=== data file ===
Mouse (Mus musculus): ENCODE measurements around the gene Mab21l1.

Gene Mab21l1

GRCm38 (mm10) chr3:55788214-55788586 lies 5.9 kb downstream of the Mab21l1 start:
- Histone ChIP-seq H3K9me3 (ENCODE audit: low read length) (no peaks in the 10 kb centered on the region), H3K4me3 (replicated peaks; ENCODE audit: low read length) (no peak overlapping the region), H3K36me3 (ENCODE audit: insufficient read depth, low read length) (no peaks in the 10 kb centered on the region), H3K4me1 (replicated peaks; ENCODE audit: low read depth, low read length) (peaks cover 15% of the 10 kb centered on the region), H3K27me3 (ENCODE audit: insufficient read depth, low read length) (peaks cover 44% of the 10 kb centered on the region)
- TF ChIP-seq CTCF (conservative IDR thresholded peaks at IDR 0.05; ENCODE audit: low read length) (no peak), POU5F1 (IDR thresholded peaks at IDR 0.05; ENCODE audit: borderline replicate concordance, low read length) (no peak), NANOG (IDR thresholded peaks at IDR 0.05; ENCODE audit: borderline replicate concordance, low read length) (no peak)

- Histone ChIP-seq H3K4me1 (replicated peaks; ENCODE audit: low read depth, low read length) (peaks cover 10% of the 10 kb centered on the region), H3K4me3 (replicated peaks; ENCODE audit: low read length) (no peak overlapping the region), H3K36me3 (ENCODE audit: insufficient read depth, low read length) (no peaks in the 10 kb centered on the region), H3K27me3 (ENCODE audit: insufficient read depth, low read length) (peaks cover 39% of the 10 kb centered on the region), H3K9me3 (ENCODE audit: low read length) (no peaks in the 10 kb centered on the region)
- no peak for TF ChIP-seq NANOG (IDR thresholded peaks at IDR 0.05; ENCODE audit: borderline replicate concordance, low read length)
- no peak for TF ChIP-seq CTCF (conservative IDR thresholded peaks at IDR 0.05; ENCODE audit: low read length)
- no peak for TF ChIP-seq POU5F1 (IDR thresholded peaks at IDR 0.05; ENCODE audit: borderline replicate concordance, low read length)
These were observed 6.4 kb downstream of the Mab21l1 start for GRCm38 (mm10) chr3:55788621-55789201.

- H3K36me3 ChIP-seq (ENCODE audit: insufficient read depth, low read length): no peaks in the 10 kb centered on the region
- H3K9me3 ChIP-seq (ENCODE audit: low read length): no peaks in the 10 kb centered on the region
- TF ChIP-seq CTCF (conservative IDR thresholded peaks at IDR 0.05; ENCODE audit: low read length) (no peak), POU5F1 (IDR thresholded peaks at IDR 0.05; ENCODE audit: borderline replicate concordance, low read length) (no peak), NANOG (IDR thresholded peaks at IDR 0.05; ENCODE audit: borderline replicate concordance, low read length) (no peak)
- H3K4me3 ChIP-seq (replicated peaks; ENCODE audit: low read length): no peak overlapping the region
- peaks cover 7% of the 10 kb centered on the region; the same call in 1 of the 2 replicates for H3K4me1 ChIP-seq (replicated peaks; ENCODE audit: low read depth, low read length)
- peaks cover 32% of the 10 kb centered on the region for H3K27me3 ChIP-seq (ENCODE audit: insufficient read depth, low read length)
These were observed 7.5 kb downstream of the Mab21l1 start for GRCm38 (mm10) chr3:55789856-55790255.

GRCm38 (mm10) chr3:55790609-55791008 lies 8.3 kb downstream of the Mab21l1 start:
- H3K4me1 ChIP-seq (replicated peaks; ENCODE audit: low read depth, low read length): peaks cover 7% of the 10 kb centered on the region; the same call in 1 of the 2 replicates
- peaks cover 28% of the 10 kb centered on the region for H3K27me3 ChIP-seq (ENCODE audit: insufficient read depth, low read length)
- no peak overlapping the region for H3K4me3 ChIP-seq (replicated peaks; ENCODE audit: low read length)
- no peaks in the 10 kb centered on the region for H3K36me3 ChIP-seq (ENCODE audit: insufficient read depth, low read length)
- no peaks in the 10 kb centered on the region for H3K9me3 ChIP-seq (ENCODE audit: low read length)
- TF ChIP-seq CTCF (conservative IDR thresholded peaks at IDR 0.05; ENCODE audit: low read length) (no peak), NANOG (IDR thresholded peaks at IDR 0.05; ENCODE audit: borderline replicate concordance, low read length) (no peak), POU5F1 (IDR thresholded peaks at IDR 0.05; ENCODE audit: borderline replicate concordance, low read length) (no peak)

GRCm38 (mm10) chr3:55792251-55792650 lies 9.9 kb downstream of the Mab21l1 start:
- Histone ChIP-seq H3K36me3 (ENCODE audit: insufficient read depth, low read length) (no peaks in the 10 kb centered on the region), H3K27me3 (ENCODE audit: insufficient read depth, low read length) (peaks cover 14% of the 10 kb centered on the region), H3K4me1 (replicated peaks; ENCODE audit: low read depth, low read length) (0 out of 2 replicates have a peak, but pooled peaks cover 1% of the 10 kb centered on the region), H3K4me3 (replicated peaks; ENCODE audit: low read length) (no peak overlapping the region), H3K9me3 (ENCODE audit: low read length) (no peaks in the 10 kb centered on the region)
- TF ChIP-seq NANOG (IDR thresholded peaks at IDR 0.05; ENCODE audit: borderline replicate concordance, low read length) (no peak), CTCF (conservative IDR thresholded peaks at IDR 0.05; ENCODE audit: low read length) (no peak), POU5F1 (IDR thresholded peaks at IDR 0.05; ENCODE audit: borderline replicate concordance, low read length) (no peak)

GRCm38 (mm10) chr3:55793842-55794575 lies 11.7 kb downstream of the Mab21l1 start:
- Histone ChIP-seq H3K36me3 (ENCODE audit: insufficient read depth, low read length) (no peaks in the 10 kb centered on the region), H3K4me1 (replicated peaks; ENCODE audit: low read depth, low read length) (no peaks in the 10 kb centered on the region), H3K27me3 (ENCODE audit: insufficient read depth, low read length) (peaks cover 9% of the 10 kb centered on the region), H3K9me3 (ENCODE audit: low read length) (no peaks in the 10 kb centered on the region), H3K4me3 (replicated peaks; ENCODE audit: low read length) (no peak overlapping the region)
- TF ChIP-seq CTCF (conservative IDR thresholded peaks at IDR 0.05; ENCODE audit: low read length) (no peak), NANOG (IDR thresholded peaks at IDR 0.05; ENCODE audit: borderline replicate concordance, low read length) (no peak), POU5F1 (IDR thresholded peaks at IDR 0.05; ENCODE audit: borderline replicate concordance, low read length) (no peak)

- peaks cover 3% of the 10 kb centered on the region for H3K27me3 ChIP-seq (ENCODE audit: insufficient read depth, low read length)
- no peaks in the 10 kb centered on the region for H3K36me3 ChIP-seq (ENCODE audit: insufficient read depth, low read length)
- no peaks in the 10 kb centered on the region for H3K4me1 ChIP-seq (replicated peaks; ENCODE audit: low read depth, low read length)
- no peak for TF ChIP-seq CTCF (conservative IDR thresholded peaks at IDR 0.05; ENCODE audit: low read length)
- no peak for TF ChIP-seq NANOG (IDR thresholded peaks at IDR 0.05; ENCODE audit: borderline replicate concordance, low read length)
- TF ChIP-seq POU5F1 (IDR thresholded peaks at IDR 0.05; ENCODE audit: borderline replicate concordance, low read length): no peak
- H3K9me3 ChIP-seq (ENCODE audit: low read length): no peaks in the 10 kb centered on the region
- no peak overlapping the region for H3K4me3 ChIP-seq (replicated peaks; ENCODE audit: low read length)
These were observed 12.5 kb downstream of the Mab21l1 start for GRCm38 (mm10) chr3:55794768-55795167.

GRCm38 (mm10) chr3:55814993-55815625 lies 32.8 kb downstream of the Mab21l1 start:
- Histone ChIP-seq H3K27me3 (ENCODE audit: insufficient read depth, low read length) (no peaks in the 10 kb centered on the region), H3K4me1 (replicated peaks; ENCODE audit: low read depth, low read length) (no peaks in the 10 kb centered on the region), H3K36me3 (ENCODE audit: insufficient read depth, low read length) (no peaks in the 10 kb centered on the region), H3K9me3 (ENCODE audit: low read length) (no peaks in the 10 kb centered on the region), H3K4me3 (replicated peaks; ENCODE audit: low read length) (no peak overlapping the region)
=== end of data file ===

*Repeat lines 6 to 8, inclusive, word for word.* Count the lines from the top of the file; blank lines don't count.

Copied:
- Histone ChIP-seq H3K4me1 (replicated peaks; ENCODE audit: low read depth, low read length) (peaks cover 10% of the 10 kb centered on the region), H3K4me3 (replicated peaks; ENCODE audit: low read length) (no peak overlapping the region), H3K36me3 (ENCODE audit: insufficient read depth, low read length) (no peaks in the 10 kb centered on the region), H3K27me3 (ENCODE audit: insufficient read depth, low read length) (peaks cover 39% of the 10 kb centered on the region), H3K9me3 (ENCODE audit: low read length) (no peaks in the 10 kb centered on the region)
- no peak for TF ChIP-seq NANOG (IDR thresholded peaks at IDR 0.05; ENCODE audit: borderline replicate concordance, low read length)
- no peak for TF ChIP-seq CTCF (conservative IDR thresholded peaks at IDR 0.05; ENCODE audit: low read length)